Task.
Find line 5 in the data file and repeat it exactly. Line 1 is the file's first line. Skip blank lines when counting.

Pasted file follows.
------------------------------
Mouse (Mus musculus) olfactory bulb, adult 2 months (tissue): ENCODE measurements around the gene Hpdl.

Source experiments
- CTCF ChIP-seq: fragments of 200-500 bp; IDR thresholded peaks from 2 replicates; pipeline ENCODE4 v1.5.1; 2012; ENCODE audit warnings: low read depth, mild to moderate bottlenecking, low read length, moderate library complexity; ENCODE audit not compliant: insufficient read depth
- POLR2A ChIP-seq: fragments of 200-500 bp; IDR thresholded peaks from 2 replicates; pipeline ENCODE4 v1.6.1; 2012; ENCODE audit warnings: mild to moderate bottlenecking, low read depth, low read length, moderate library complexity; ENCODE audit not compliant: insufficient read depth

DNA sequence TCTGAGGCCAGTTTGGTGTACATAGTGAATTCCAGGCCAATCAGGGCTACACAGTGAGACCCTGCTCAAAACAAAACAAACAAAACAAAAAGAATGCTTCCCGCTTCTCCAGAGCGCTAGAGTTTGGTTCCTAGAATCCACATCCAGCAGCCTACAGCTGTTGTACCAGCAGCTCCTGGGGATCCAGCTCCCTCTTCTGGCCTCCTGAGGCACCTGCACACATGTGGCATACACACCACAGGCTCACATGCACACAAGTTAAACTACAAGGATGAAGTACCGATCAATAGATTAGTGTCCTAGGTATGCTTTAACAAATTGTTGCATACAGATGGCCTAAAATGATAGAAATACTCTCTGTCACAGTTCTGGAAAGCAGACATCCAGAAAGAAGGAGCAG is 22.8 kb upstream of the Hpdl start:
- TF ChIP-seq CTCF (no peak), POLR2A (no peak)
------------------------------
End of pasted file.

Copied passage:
DNA sequence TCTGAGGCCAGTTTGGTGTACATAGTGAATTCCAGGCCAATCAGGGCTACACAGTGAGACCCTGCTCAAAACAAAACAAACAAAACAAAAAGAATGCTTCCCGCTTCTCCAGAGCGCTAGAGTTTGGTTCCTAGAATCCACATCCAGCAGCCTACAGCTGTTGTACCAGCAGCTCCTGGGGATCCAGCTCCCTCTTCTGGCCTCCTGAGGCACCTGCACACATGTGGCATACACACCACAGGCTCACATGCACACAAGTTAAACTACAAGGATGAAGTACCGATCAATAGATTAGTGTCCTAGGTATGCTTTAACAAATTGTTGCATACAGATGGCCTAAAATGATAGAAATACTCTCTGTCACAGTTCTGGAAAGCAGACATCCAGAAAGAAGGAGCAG is 22.8 kb upstream of the Hpdl start: